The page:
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Recontribution strategy

Section: 14.13

A recontribution strategy seeks to increase the tax-free portion of a client's superannuation interest just prior to commencing a superannuation income stream. Subject to a client meeting a condition of release with nil cashing restrictions (eg permanent retirement after attaining preservation age), they withdraw a tax-free lump sum from their super interest. The lump sum is then redirected back into super as a non-concessional contribution, and an income stream is then commenced.

The purpose of a recontribution strategy is to replace the funds being withdrawn (which consist, partially or fully, of a taxable component) with a tax-free component. From an estate planning perspective a recontribution strategy can minimise the taxable component of any benefit paid on death. This could result in a significant tax saving where a client's superannuation death benefit will be paid to a non-dependant for tax purposes (eg an adult child).

Recontribution strategy vs anti detriment payment

Where a trustee uses the approved formula method to calculate an anti-detriment payment, the calculation is based on a multiple of the taxable component of their superannuation interest - approximately 17.65% of taxable component where a client has only post 30 June 1988 service. However, a recontribution strategy converts some or all of a client's taxable component to a tax-free component, meaning that any anti-detriment payment may be significantly reduced by implementing such a strategy.

Assuming a client's super fund pays an anti-detriment payment, at first glance, the decision of whether or not to undertake a recontribution strategy simply depends on the intended recipient of a client's death benefit.

  • Spouse, former spouse or minor child: any lump sum death benefits will be received by a spouse, former spouse (via estate) or minor child tax-free (regardless of components) so a recontribution strategy would not save any tax on their lump sum death benefit, while it would reduce their anti-detriment payment.
  • Adult child: normally a very close comparison. Adult children are generally subject to tax on any taxable component received as a lump sum death benefit (including the anti-detriment payment), so a recontribution strategy will reduce the tax payable. However, their anti-detriment payment would also be reduced.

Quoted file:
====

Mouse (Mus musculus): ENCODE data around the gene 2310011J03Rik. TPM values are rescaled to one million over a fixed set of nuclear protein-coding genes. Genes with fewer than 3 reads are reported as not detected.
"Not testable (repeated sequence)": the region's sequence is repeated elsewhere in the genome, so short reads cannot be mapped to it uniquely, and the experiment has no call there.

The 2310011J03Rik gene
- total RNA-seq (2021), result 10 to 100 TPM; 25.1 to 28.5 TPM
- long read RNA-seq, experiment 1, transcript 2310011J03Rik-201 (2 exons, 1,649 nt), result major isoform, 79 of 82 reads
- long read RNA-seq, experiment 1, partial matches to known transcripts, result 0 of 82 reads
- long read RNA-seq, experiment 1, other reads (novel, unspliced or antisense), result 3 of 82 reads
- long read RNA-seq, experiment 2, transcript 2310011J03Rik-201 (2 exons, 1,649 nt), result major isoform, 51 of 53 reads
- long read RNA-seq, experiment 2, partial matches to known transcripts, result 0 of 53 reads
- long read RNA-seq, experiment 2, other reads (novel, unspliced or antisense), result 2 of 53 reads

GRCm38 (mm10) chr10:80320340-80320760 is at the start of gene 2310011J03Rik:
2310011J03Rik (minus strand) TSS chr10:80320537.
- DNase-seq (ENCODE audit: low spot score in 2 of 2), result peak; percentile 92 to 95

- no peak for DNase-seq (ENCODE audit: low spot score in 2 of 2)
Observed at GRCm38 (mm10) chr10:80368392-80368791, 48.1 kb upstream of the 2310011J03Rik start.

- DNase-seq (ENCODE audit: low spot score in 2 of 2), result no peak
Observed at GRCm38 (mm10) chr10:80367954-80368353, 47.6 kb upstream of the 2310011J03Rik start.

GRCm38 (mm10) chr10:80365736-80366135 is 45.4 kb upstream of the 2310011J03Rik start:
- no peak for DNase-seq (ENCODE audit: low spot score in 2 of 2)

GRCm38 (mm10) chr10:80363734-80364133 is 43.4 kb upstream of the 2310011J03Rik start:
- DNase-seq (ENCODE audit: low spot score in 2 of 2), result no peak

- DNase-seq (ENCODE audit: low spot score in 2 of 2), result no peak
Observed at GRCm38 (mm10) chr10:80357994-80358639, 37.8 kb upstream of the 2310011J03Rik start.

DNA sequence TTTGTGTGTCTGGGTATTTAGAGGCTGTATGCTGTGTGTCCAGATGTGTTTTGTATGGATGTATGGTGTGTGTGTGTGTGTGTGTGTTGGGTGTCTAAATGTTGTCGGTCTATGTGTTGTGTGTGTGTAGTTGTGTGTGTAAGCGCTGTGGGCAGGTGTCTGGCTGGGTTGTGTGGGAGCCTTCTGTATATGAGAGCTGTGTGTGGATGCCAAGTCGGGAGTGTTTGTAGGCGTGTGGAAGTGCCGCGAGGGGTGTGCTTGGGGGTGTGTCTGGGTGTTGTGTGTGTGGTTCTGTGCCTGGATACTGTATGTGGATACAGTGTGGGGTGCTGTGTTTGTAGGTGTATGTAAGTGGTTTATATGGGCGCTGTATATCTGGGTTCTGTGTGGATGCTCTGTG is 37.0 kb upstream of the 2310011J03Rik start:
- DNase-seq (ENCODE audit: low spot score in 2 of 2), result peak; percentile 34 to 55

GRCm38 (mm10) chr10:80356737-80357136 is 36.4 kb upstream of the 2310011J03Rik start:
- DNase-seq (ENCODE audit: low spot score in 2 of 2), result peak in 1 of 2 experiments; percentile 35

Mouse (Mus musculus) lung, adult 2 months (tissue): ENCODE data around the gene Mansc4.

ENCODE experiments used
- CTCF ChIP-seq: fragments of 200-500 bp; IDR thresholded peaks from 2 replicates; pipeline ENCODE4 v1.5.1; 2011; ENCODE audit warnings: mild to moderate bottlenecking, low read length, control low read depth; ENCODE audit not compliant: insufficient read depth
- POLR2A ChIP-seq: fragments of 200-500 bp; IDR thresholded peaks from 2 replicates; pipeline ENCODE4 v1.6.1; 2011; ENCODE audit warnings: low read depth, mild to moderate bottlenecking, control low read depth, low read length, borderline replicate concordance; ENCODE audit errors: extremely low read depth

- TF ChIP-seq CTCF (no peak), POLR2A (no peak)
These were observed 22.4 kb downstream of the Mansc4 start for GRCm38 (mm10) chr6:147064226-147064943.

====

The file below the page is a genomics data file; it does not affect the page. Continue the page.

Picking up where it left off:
• Other beneficiaries not dependent on or interdependent with the deceased: These beneficiaries are generally subject to tax on any taxable component received as a lump sum death benefit, while no anti-detriment is payable. A recontribution strategy is therefore generally the best option.

However, as well as a simple comparison of the effect of a recontribution strategy on a lump sum death benefit, there are some other important considerations, including:

  • Where a spouse (or minor child) is likely to elect to receive their death benefit as an income stream, an anti-detriment payment will not be payable upon the client's death. In that case, it would be important to consider who would be likely to receive any lump sum death benefit in the event of the death of the spouse.
  • Where a client with an adult child beneficiary is considering a recontribution strategy, the contribution of other money held outside super may be a better use of the client's non-concessional contributions cap (instead of a recontribution which may provide only a marginal benefit from a net death benefit perspective).
  • A recontribution strategy can provide some comfort and certainty where a client's future beneficiaries are uncertain (for example they have a spouse who is in poor health).
  • Where a client has some pre-1 July 1988 service, the approved formula calculation of their anti-detriment payment will be lower than the usual 17.65% of their taxable component.
  • For SMSF members, there are practical difficulties associated with making anti-detriment payments within SMSFs

Last modified: Tuesday, May 2, 2017